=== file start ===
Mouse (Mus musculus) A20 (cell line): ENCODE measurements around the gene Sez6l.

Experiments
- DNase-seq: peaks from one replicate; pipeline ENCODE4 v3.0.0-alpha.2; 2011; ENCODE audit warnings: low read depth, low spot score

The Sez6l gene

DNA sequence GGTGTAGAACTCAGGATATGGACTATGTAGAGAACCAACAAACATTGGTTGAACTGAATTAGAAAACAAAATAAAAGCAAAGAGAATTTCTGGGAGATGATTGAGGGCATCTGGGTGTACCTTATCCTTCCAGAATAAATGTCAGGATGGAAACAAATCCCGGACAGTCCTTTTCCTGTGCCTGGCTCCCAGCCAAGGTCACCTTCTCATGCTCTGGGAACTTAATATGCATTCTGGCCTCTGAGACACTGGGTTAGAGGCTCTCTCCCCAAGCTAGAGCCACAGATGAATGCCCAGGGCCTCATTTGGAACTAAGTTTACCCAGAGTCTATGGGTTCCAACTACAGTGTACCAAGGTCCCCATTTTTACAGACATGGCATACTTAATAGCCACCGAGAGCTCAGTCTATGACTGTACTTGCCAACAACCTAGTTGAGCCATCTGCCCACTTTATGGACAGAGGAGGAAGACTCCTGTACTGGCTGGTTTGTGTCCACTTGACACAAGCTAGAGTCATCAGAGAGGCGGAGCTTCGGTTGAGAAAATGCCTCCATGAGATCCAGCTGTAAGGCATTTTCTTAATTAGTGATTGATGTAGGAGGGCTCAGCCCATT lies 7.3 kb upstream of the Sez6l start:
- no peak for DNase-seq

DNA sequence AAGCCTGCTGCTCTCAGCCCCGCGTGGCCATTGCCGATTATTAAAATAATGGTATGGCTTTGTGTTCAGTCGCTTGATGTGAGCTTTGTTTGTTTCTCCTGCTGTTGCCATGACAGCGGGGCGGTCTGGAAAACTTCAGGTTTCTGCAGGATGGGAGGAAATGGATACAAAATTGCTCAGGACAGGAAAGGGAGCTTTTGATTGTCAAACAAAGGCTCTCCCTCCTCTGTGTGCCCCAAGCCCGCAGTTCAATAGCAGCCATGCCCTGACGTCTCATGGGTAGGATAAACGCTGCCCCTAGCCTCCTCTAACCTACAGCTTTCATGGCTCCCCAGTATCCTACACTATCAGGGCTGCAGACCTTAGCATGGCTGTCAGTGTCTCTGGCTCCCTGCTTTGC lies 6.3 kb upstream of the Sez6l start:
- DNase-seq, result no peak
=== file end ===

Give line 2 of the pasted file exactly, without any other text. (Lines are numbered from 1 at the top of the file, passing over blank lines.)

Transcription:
Experiments